Perspectives on tobacco dependence: The biology of nicotine addiction
Susan Wonnacott, Professor of Neuroscience, Department of Biology and Biochemistry, University of Bath, UK
For many years the addiction liability of nicotine was disputed. Demonstration that laboratory animals readily display nicotine-seeking behaviour in behavioural tests and exhibit a quantifiable physical withdrawal syndrome when denied nicotine has established that nicotine is dependence producing. After a brief synopsis of this background, this talk will focus on how nicotine acts on the brain to achieve dependence.
The molecular target for nicotine is the family of nicotinic acetylcholine receptors (nAChRs). Physiologically these receptors respond to the natural transmitter acetylcholine. Nicotine can also activate them but, unlike acetylcholine, nicotine remains for much longer and as a consequence a proportion of nAChRs are desensitised or switched off. Repeated or chronic exposure to nicotine leads to an increase in the number of nAChRs in the brains of laboratory animals and human smokers. The activation of nAChRs by nicotine can have a number of consequences in the recipient nerve cells, including the release of various other neurotransmitters. The one that has received most attention in the context of addiction is dopamine, released from the so-called ‘reward pathway’: targeting these nAChRs provides the rationale for the efficacy of varenicline (Champix) for smoking cessation. Initially dopamine release may be triggered by novelty and interpreted as ‘liking’ the stimulus. But repeated intake of nicotine and activation of nAChRs results in a switch that gives rise to ‘craving’ and drug-seeking behaviour. The permanence of this change contributes to the prevalence of relapse among ex-smokers.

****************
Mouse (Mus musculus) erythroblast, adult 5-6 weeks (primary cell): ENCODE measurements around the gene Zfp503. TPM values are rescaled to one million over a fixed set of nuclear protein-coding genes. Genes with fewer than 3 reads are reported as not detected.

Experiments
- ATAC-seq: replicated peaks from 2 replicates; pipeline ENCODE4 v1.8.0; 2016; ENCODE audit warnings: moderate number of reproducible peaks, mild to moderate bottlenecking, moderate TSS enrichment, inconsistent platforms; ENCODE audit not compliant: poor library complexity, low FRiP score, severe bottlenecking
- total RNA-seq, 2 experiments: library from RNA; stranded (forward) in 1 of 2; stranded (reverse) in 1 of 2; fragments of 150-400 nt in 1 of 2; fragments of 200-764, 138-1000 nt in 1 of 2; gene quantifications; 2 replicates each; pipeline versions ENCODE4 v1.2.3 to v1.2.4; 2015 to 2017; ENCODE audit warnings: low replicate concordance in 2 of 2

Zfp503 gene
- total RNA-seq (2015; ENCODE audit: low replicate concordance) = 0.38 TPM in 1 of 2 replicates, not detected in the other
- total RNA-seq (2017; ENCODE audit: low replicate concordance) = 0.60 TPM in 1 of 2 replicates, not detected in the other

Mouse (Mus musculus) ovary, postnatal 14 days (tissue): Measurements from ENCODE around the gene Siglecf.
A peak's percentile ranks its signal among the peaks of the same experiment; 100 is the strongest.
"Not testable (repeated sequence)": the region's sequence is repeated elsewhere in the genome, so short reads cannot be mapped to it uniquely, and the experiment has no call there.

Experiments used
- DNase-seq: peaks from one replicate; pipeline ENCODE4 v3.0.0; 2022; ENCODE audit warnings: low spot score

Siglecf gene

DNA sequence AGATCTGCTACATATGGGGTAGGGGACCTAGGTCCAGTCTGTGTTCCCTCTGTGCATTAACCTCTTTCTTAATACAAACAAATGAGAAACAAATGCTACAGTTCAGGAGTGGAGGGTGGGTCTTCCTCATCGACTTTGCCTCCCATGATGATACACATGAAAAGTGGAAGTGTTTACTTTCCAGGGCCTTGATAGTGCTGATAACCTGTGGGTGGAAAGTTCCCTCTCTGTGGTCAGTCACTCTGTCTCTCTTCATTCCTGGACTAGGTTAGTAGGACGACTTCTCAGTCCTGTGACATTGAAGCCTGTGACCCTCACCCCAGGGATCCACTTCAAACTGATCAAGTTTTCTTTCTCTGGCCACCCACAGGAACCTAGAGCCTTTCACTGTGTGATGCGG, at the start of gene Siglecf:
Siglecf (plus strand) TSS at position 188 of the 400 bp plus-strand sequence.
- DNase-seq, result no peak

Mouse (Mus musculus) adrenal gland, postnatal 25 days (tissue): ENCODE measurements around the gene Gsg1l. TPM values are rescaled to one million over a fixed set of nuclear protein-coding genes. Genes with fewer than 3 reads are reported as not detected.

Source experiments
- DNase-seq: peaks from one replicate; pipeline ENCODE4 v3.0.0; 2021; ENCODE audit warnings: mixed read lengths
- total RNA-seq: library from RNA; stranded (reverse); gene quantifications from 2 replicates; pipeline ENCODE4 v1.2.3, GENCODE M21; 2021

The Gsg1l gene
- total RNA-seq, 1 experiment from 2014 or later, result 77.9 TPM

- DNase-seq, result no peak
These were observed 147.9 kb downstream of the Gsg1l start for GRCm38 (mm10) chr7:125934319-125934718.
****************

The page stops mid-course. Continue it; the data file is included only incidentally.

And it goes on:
About the presenter
Sue Wonnacott is Professor of Neuroscience at the Department
of Biology and Biochemistry in the University of Bath since 2000. Her research interests focus on the molecular and cellular actions of nicotine and nicotinic receptors (nAChRs) in the mammalian brain. Research related to nicotine addiction includes (1) an exploration of the nAChRs that influence release of the ‘reward’ transmitter dopamine in the brain; (2) changes in response to chronic nicotine treatment, in vivo and in cell culture; (3) the effects of smoking cessation drugs, notably bupropion (Zyban); (4) a vaccination strategy targeting cotinine. A member of SRNT and contributor to Nicotine Addiction in Britain, RCP, 2000.